Wednesday, June 15, 2011

Review of Alchemy II - the mysteries of the attack transient

While I may get some keyboard players upset, I have always found being both a guitar player and a keyboard player very complementary although I always have to smile when the latest distorted electric guitar preset comes out and everyone thinks their Jimmy Hendrix on a keyboard. Truth is that what I have always loved about a guitar is how subtle and beautiful a guitar sounds when played by a talented artist. I would not classify myself as one but I can tell you that years of playing have given me a sonic pallet that can't be duplicated by cleverly placed samples. I can place my thumb behind a pick a certain way and get harmonics but I can't really tell you how. You have to feel it and hear it. I did not read a guitar for dummies book. I had to teach my brain by doing it over and over again until it became natural.

So what does all this have to do with Alchemy? Simple. Often, that quintessential aspect of how a musician plays, their style, is much more dictated by that short universe of the attack transient. Much (not all) of the magic seem to lie in that fraction of a second. Now enter the additive world. Additive synthesis is what we call linear. Put simply, it's made of parts that can be added together. Now for the interesting part. A guitar transient is what is called non linear which means that all those partials do a complicated little dance. In fact, I believe that grains are far more applicable than partial in the world of the transient. If the transient is a bunch of partials dancing, the dance does not easily reveal it's secrets. Partials dance in and out like the particles of sub atomic physics. In short, the additive model does not work to well.

The solution of the Akai K5000, a little known but powerful additive synth, was to use both samples and additive models. The transient was created with samples. Alchemy works much the same way and can mix or cross fade a sampled transient. This adds realism.

But here is another problem. One of the benefits of additive synthesis is that one can morph between one sound and another and explore that wonderful sonic universe in between. So far so good right. Well, sort of but to do this one has to connect the partials and if we are talking about transients it's a bit like trying to do a tango on a dollar coaster. Trust me, I gave done a lot of modeling and believe me, you can get some bizarre artifacts when trying to morph sounds and they don't always sound that good. I have re-synthesized many sounds and have reacted as if eating spoiled food, yuck, phooey. I have often felt as if my sonic pallet was assaulted. The secret is to start off with some good material. I always felt that was lacking in Cube. In fact, I always felt it was a collection of samples from experiments rather than an effective library. Alchemy has what seems to me a solid library and of course, one can always use ones own samples but be forewarned, some models just don't mix.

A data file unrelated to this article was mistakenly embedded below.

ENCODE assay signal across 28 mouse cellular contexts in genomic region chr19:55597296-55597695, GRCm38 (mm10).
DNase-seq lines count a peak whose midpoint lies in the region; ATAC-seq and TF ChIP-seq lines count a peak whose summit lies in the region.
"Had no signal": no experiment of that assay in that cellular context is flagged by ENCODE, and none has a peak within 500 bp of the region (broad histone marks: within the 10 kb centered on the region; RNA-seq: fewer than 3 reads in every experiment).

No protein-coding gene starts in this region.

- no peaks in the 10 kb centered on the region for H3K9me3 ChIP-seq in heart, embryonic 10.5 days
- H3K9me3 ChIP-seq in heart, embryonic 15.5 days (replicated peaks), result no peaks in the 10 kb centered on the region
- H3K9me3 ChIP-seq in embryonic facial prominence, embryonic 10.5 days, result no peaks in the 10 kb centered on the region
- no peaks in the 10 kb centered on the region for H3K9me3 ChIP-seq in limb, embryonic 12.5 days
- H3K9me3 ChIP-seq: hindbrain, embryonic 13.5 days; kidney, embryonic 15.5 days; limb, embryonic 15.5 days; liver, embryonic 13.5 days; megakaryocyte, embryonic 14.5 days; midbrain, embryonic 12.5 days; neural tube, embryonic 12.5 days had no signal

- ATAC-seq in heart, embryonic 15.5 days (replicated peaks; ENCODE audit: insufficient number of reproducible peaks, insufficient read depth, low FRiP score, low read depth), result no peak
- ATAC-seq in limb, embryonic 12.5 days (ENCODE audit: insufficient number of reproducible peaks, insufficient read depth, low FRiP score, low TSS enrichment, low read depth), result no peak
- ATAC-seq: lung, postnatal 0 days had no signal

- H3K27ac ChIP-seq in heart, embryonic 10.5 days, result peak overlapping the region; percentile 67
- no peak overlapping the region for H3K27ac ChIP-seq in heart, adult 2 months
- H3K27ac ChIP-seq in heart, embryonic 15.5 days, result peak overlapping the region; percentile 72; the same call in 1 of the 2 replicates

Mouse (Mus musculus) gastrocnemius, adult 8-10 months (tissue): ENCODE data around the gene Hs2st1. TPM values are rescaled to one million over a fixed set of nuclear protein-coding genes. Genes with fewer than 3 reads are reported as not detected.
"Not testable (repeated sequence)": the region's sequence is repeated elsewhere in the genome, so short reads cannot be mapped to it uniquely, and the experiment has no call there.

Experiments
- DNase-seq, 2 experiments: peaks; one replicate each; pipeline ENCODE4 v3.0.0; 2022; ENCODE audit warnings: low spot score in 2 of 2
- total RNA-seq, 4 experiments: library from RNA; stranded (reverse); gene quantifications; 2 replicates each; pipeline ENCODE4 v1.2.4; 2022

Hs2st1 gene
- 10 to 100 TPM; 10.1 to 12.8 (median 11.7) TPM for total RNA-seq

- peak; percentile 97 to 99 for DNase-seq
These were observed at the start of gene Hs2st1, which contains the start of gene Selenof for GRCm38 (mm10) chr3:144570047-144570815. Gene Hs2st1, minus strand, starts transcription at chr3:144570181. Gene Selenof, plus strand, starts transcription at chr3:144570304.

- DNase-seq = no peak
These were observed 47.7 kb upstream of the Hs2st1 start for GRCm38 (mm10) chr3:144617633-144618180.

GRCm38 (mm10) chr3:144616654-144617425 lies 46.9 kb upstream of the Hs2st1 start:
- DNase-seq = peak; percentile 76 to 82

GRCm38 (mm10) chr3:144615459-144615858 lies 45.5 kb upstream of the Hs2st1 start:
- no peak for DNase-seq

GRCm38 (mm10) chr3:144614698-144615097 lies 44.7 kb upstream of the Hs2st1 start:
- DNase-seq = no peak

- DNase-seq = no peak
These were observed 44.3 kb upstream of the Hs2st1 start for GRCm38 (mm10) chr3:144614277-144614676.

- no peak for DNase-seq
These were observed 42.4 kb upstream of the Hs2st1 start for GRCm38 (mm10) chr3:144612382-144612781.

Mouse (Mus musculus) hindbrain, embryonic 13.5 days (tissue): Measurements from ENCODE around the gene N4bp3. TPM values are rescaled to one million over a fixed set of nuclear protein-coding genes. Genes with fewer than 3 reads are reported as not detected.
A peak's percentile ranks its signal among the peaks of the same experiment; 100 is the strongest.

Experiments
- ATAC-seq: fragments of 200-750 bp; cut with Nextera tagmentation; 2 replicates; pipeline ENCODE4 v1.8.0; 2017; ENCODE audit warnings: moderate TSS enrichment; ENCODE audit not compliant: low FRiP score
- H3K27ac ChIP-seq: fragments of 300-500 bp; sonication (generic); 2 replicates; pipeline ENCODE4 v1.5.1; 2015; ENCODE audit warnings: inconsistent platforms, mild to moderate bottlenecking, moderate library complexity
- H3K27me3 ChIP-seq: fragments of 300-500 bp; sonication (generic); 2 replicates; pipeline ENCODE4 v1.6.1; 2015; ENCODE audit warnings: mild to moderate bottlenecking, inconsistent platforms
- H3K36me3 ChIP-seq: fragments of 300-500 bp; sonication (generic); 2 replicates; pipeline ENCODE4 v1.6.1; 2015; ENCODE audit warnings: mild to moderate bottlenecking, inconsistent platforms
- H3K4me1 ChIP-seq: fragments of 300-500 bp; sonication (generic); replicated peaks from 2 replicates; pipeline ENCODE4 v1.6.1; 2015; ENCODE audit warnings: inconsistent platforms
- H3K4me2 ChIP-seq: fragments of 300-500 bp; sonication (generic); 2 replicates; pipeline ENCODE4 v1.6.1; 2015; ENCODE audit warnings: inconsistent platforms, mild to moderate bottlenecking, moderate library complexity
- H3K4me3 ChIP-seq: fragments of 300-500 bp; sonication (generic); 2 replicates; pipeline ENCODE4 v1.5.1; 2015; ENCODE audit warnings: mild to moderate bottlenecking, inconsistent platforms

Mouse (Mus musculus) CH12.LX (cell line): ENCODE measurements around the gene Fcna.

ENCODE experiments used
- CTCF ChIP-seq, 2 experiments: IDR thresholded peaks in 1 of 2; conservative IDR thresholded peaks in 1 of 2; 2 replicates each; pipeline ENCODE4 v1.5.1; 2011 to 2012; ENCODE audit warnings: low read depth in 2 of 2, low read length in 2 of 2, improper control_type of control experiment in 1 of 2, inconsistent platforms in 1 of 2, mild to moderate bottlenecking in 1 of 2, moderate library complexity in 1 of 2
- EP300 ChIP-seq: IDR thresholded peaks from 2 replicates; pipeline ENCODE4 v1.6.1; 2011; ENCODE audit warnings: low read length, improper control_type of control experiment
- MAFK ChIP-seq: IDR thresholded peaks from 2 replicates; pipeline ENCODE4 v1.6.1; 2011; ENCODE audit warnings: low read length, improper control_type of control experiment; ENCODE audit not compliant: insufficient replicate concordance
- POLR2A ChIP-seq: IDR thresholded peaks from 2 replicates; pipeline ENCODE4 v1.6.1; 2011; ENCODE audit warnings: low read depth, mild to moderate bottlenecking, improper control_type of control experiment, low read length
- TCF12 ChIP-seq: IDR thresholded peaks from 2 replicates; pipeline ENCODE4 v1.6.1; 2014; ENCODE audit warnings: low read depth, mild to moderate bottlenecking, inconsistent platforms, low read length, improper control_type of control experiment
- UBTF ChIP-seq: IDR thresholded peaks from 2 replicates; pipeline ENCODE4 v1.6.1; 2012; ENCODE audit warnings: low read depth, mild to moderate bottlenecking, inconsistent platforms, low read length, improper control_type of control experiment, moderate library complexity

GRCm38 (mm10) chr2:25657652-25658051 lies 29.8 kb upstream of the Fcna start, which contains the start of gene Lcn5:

Try morphing a bell into a guitar and you will see what I am talking about. Bottom line this will confuse the re-synthesis engine. Also using AM will do the same thing. Re-synthesize a sin wave modulated by a sub audio LFO and then move it into the audible range. The re-sythesis engine will first interpret it as amplitude modulation and then see it as partials. First they are not there and then they are there like Schrodenger's famed cat or the Cheshire cat of Lewis Carol and said Alice. Here, we have the sonic looking glass. A thought experiment like this will show you that the world of additive synthesis gets stranger and stranger when you take it places it may not want to go.